Literature Review

A variety of research papers were considered and read to help produce this research paper. Several sources confirmed that North Korea and South Korea both had limitations in terms of individual freedom. Social liberalism warrants individual freedom (Zipp, 1986), the autonomy of one’s self, and one’s decisions regarding their life. In the current global order, social liberalism has become the most significant idea that all international institutions support and try to implement.

For example, the United Nations is a prominent supporter of human rights and freedom for all. The hegemon today, the US, is a pioneer of social liberalism and has a significant, if not complete, power over international institutions to encourage the implementation of this ideology. Hence, it can be safely asserted that both politically and socially, social liberalism, is a global priority making it the most suitable theory for the analysis of this case.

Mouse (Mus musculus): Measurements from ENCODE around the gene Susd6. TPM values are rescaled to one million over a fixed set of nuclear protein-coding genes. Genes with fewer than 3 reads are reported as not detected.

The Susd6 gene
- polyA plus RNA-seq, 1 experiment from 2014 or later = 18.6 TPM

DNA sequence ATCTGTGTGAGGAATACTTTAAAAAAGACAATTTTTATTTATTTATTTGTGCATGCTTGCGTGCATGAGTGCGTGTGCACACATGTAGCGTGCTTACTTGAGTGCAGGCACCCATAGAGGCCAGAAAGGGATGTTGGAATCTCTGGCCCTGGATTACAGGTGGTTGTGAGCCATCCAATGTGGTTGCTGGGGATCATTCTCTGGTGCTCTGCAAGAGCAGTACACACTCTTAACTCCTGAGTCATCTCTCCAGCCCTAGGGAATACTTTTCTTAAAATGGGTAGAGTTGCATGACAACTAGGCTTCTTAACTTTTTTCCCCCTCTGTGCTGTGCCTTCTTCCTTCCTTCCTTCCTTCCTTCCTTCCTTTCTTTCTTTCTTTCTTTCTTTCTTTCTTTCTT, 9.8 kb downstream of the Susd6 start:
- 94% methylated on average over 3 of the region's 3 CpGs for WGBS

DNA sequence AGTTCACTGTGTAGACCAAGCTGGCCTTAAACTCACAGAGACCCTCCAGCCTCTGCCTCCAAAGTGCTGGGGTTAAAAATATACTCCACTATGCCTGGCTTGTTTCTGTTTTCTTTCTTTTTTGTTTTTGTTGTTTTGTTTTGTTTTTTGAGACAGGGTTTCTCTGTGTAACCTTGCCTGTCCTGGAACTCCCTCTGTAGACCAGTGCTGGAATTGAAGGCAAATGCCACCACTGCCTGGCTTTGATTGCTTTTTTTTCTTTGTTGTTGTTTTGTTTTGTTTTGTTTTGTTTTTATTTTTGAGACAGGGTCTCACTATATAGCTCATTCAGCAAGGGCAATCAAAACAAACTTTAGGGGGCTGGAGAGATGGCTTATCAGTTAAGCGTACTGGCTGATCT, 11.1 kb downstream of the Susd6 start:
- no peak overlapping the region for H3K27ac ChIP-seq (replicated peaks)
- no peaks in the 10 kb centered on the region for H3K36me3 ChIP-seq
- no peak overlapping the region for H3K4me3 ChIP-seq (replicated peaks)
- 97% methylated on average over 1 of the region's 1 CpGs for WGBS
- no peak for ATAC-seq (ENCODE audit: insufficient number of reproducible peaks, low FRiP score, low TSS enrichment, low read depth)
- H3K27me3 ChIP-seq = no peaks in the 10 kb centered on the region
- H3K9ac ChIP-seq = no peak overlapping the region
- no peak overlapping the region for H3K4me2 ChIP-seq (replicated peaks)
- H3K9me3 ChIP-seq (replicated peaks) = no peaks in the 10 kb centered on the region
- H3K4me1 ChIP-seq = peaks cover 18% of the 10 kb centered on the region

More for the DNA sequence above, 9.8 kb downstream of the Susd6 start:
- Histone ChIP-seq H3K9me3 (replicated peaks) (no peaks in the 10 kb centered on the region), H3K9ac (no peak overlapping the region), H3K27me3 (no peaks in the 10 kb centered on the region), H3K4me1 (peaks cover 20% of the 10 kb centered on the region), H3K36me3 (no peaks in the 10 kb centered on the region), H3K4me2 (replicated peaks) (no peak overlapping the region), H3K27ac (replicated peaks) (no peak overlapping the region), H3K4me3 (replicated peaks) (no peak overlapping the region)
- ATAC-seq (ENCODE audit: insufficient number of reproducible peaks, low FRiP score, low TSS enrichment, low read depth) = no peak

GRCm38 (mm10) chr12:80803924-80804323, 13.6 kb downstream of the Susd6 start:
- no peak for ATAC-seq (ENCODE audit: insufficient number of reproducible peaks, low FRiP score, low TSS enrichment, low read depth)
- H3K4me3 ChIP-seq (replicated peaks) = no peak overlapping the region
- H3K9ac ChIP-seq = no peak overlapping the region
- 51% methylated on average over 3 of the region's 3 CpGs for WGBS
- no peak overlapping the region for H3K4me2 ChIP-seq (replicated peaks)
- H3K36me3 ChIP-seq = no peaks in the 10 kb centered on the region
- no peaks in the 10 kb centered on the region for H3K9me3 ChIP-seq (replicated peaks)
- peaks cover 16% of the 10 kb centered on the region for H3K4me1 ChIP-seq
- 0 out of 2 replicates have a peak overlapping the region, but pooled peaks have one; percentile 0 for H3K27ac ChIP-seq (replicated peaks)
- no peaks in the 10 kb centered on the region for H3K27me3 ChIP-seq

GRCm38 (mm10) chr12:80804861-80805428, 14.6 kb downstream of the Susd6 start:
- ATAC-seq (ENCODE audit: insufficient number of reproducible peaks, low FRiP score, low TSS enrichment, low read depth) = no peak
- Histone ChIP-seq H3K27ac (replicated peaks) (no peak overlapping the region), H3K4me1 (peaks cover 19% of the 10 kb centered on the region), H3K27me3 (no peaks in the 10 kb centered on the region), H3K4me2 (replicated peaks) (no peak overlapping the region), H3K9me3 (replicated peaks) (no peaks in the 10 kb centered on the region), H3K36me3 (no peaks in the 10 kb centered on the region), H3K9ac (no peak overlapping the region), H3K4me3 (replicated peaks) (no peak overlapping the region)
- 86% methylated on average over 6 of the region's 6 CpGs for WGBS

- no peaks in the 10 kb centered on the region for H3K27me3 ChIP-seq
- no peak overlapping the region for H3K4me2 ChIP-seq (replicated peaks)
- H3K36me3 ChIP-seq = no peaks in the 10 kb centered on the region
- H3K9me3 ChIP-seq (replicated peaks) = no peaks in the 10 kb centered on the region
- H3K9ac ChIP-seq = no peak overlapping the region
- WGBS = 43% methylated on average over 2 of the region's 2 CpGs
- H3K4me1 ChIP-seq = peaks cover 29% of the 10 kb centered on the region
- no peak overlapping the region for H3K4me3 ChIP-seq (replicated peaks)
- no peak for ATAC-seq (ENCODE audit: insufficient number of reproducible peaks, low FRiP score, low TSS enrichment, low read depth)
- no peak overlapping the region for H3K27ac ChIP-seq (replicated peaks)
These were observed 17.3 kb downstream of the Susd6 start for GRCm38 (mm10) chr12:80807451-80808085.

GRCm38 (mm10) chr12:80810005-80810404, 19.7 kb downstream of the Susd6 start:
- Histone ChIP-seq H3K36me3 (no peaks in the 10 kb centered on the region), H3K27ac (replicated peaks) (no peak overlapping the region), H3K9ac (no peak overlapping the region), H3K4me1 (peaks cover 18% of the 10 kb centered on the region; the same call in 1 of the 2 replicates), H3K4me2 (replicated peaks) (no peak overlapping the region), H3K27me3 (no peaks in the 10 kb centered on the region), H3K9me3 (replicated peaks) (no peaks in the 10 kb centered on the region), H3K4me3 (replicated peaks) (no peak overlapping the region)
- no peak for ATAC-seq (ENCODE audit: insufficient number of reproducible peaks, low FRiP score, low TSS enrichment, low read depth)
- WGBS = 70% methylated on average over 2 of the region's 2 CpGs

Sakai (2016) establishes that North Korea has sustained its leadership style and political structure by internalizing oppression in the minds of the citizens through education and strict laws. This was supported by a huge number of newspaper articles and statistical websites.

Research Methodology

This paper uses secondary sources as a primary means for research. Journal articles along with a number of e-news articles have been used to form a constructive argument. The data used was majorly qualitative, but certain quantitative and factual data (eg. Human Rights Watch annual reports, United Nations Human Rights Council Reports, etc) about the countries’ structure are used to form a solid basis for this paper.

Theoretical Framework

An array of theories can be used to analyse the structures of the two Koreas in terms of human social and political freedoms. This paper uses realism and social liberalism to scrutinise the issues with the North Korean political framework while looking at South Korea as an example of a liberal democracy to form a comparison between the two. The basic aim is to compare the two political systems with reference to social liberalism and figure out the differences between the two states with clarity.

Realism is a befitting theory to use in this context due to its relatability with North Korea and the rest of the world. North Korea has historically been a purely realist country considering its authoritarian government style, highly centralised economy and power discrepancy within the country where the elite rules the majority directly, leaving no room for choice.